Iowa City considers inner-city chickens - KWWL - Eastern Iowa Breaking News, Weather, Closings

Iowa City considers inner-city chickens

IOWA CITY (KWWL) - It's an idea that has some Iowa City residents clucking: the ability to keep up to four hens on properties within city limits.

But are those clucks of anger or happiness? That all depends on who you talk to.

"You can look to source your food more locally, and what could be more local than your own backyard?" said Theresay Carbrey, Education and Member Services Coordinator for the New Pioneer Food Co-op. Carbrey says the benefits of having egg-laying hens go beyond saving a few pennies at the local market. She speaks from experience, having raised several herself.

"Hens can be educational, entertaining, and a reliable source of good-quality protein," said Carbrey.

Some opponents say noise would be an issue, but the current proposal would not allow roosters, which Carbrey says are the loud ones. "The hens are not that noisy, their waste can be composted, and they can be kept in a relatively small space."

Still, some city officials say keeping hens, which are considered livestock, would ruffle the feathers of many residents. "Raising chickens with neighbors around that are against that idea could cause problems," said Doug Boothroy, the city's Director of Housing and Inspection Services.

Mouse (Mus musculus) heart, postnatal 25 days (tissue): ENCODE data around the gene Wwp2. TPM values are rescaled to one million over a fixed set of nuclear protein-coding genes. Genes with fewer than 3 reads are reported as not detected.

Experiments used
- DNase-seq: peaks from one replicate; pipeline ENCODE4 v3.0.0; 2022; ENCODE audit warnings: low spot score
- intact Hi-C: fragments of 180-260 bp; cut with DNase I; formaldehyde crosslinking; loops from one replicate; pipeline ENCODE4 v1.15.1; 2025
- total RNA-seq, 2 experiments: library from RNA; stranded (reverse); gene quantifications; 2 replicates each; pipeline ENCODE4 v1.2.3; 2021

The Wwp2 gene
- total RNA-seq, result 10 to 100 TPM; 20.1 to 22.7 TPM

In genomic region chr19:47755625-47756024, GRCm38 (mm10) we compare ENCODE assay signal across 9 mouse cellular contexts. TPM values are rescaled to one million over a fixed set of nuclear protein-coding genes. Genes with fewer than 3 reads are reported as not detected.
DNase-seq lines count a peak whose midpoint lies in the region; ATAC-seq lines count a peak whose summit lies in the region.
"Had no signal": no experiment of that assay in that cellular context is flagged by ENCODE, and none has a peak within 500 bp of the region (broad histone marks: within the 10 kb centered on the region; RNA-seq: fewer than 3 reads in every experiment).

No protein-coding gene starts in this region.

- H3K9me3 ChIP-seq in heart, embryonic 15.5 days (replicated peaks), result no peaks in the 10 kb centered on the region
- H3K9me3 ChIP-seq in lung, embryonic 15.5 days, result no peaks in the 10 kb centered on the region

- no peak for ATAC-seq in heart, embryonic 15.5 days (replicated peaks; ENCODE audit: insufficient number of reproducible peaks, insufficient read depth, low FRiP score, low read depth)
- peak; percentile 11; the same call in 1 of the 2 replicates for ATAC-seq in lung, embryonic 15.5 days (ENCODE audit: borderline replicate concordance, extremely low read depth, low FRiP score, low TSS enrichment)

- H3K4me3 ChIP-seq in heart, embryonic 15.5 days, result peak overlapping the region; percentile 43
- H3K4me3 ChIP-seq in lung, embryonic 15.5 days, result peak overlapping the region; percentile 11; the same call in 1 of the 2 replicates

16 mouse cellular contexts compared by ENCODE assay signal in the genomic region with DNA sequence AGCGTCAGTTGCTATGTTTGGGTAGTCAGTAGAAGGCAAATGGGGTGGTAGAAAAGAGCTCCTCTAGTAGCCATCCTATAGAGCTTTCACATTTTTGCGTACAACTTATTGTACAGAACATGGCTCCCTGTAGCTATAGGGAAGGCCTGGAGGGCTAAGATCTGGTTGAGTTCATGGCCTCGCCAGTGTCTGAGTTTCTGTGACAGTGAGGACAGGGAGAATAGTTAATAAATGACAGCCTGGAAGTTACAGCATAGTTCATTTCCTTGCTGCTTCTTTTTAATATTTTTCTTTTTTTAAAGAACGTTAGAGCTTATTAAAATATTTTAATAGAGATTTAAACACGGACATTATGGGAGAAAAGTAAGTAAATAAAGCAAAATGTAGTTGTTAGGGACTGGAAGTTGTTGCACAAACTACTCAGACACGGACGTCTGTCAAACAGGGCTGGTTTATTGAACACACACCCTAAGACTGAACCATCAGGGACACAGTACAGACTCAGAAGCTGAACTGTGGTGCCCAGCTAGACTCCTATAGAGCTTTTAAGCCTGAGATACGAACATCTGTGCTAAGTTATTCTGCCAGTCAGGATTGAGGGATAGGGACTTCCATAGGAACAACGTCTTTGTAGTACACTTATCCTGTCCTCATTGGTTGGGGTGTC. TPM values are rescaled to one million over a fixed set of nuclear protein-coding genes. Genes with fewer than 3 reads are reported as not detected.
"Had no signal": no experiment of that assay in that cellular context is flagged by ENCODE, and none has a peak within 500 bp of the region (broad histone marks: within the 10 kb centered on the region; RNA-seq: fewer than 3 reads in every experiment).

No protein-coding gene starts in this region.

Problems between neighbors, Boothroy says, would mean more interventions on the city's part, which it doesn't have the staff for. Cities with laws allowing chickens, he added, usually have few residents who take advantage of them. "It seems to me that for a few, we may cause a lot of problems for many."

Boothroy says the birds can also pose health risks, if not cared for. Sick hens can attract parasites and rodents, and their coops can give off unpleasant odors. He says if a person applying for a chicken permit has neighbors who don't want them around, it could be a deal-breaker.

But that could be months away; a city zoning ordinance must be amended to allow livestock, as well as an animal control ordinance.

Online Reporter - Brady Smith

Powered by Frankly